Court Reporter Training

Court reporters record what transpires in legal settings and related contexts. They are relied upon to be accurate, fast, dependable and to blend in seamlessly with their surroundings. What they do allows for people to review and refer to just what happened during that monumental court case or that important business meeting. They even allow for the deaf or hard of hearing to enjoy programming on such topics as sporting events and religious ceremonies.

To get to a high level of proficiency, court reporters require adequate training. This training can take place in different locations and for varying durations, depending on what particular field and salary the court reporter-in-training desires. Once fully trained in the art of court reporting, certification and recertifications are important in order to maintain proof of competency. The NCRA (National Court Reporters Association) has information about recertifications as well as lots of other valuable information about court reporting in general.

Study at Court Reporting schools revolves around two particular focus areas, Theory and Speed Building. Theory will give you the proper background and framework. Speed Building will help you attain the speed that is required of you. Developing your expertise in these domains will allow you to flourish in your court reporting career.

Theory

To be an effective court reporter, it is important to have a good grasp on the profession. You will learn about the different settings and contexts that court reporters work in. You will learn about the history of court reporting and innovations in technology. Proper English and grammar will be addressed as well.

You will also learn about various technologies that allow for effective and efficient court reporting such as the stenotype machine, voice silencers, and computer aided transcription (CAT).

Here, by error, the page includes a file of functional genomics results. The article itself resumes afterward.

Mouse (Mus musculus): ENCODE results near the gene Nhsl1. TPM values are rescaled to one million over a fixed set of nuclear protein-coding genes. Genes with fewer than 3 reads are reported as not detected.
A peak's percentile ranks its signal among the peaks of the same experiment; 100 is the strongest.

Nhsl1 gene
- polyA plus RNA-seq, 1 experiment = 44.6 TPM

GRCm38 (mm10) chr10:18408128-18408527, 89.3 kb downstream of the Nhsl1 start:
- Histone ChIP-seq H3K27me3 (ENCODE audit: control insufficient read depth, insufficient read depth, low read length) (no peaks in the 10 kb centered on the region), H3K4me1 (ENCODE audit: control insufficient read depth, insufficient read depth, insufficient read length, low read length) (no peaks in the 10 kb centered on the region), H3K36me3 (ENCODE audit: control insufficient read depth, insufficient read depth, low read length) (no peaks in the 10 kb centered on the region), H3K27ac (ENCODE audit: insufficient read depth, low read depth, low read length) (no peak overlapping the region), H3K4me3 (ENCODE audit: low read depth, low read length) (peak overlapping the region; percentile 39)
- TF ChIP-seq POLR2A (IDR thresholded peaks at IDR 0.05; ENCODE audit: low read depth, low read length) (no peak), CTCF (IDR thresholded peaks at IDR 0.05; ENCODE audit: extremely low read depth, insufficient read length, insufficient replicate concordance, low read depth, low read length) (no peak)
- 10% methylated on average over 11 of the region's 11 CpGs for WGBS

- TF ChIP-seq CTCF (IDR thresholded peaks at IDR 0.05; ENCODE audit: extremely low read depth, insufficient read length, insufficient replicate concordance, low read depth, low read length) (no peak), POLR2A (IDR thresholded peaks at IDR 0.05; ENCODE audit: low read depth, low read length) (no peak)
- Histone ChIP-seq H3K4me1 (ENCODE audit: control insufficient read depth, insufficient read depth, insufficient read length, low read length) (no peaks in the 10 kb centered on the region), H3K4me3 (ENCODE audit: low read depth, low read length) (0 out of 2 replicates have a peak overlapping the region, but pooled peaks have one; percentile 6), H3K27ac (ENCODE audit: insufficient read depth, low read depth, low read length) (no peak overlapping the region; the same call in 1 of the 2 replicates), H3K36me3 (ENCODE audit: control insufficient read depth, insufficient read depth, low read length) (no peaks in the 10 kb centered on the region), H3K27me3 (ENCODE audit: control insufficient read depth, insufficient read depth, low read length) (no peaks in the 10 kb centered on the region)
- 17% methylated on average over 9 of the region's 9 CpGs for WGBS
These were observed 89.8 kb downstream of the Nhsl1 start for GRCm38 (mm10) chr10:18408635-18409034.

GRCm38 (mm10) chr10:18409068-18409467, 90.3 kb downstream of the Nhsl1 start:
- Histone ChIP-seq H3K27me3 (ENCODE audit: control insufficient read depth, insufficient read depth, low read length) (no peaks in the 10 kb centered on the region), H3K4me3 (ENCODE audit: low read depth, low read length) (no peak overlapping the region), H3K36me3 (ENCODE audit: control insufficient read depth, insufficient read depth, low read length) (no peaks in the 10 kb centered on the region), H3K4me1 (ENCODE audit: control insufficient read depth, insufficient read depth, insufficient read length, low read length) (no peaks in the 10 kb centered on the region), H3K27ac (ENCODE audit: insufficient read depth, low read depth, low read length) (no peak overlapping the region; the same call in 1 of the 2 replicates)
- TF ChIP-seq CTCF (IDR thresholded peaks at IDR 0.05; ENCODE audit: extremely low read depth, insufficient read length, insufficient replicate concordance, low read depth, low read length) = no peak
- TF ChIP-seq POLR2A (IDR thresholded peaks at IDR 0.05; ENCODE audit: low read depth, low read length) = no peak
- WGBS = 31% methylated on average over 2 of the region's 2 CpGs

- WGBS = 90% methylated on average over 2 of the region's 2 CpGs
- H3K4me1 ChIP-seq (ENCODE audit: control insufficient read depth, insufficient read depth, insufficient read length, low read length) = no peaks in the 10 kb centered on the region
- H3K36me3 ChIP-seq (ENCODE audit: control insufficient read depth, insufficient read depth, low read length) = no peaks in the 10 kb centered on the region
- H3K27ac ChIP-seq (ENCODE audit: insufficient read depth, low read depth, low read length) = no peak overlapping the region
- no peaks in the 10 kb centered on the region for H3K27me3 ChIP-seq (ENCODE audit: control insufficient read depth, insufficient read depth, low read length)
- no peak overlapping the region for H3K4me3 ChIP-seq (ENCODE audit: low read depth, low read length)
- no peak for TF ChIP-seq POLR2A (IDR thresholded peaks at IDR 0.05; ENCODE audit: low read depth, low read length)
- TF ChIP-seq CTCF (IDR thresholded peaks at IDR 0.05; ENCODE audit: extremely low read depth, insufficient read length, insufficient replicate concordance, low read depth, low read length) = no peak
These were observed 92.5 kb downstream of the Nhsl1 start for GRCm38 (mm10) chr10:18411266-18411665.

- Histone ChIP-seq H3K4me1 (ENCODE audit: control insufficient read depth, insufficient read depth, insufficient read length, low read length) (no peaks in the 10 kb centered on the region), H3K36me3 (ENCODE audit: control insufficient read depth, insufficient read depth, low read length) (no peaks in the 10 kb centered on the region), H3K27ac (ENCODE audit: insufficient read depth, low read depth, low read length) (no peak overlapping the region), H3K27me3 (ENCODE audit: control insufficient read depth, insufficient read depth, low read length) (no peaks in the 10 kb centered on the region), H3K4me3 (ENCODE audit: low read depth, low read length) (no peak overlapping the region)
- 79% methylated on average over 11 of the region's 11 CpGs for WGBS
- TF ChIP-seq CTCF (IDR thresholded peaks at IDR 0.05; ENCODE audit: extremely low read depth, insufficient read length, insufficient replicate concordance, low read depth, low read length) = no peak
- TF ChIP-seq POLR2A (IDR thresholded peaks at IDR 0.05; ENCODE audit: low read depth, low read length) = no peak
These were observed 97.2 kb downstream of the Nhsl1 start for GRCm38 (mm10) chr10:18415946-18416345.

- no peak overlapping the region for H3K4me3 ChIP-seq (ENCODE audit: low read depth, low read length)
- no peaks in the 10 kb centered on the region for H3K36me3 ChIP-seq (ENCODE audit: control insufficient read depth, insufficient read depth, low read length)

Depending on which branch of court reporting you go into, you will go more in depth on different topics in theory. If you will be using the stenotype machine, you will learn about its makeup and uses. This twenty-two key machine is arranged differently from a computer keyboard, and at first will be quite unfamiliar. When you get a better grasp on the positioning and functioning of the keys, you will see how much faster the process can get.

If you are studying to be a voice writer, attention will be paid to the process of saying back what you hear verbatim into a device which records your voice while blocking it from being heard by others.

If you will be doing court reporting in a particular field such as law or medicine, you will learn all about the terminology specific to those areas. If you are new to these fields, it can be like learning a new language. However, becoming fluent with the terminology of your particular area of court reporting is essential for your success.

Speed Building

Its all about getting up to the 225 words per minute. This speed is a requirement of the the NCRA as well as the United States government. Speed building involves utilizing the theory that you learned and becoming faster in your transcription. Detail is paid to posture, alignment and finger positioning. There are various computer programs that provide aid in testing your speed. This area of study involves a great deal of practice.

Locations

Court reporters study in different settings depending on the field they plan on working in. This may take place in vocational or technical schools or in a college. Over 60 programs have been certified through the NCRA.

Freelance court reporters usually undergo a formal training as well, though they gain valuable on-the-job experience in several different settings. Some freelancers work for broadcast companies, providing services for the deaf and hard-of-hearing. They may also attend sporting events or religious ceremonies. Others work as Internet information reporters and may train on location at the office buildings of the businesses they work for.

Cost

The amount you will have to pay for getting properly trained in court reporting varies greatly depending on how long you need to go for and which particular school you go to. You may pay anywhere from $5000 to $28000. This amount of tuition depends on the type of school such as whether is a community college or court reporting school. The community colleges will tend to cost a bit more, particularly if you get your associates degree and not just a certificate. An additional expense is a stenograph if you choose that field. These cost anywhere from $1000 to $2000 new and less for a used or older model.

Schools

Some top schools for court reporting include Sumner College in Oregon, the Academy of Court Reporting in Pennsylvania, the Stenotype institute in Florida, Business Informatics in Florida and the Colorado Technical University which offers their court reporting programs in South Dakota. There are also many on-line programs to choose from. Check with the NCRA for a fairly comprehensive list of schools that are fully certified.